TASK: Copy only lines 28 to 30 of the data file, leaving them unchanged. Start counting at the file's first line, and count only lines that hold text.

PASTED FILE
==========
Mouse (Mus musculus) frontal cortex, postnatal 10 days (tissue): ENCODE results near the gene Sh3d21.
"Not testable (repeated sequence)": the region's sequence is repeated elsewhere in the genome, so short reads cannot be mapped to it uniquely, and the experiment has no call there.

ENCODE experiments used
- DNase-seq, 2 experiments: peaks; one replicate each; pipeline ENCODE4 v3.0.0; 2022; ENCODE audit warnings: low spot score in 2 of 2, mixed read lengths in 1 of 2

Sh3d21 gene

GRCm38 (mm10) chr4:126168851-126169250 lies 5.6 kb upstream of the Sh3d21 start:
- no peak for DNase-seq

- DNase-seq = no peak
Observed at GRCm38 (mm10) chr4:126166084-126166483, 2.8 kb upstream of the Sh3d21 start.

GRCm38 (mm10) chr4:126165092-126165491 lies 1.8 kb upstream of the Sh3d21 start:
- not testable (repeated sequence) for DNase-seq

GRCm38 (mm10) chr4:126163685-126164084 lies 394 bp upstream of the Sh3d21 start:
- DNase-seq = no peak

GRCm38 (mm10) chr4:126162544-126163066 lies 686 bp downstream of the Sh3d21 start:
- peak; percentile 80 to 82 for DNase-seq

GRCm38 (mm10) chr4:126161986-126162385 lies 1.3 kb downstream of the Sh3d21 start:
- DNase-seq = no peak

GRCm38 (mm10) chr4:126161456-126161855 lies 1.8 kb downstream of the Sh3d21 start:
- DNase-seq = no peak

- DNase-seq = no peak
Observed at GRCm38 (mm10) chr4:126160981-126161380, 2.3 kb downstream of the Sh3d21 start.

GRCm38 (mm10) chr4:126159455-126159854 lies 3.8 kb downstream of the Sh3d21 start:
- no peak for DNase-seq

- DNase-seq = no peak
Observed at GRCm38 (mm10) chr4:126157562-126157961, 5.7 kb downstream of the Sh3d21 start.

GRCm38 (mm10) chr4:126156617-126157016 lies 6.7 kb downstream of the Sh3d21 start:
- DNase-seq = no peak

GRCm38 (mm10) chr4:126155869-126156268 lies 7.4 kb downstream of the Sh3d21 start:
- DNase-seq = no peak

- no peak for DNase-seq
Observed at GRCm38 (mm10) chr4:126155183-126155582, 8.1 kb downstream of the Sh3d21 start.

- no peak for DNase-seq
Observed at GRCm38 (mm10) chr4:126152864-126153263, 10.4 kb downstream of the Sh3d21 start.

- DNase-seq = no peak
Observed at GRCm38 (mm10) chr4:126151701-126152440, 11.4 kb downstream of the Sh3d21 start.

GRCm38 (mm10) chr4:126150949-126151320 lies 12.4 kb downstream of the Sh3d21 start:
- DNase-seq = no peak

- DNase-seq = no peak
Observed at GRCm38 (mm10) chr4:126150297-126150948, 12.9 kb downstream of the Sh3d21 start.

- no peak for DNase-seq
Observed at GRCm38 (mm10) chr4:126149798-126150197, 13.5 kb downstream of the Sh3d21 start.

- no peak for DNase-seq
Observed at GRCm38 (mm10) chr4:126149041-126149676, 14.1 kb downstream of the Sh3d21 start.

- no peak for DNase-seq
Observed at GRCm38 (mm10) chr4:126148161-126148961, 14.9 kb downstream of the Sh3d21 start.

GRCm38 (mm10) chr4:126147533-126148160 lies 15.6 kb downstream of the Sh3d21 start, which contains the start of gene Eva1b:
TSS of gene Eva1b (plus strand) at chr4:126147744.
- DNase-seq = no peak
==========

GRCm38 (mm10) chr4:126155869-126156268 lies 7.4 kb downstream of the Sh3d21 start:
- DNase-seq = no peak

- no peak for DNase-seq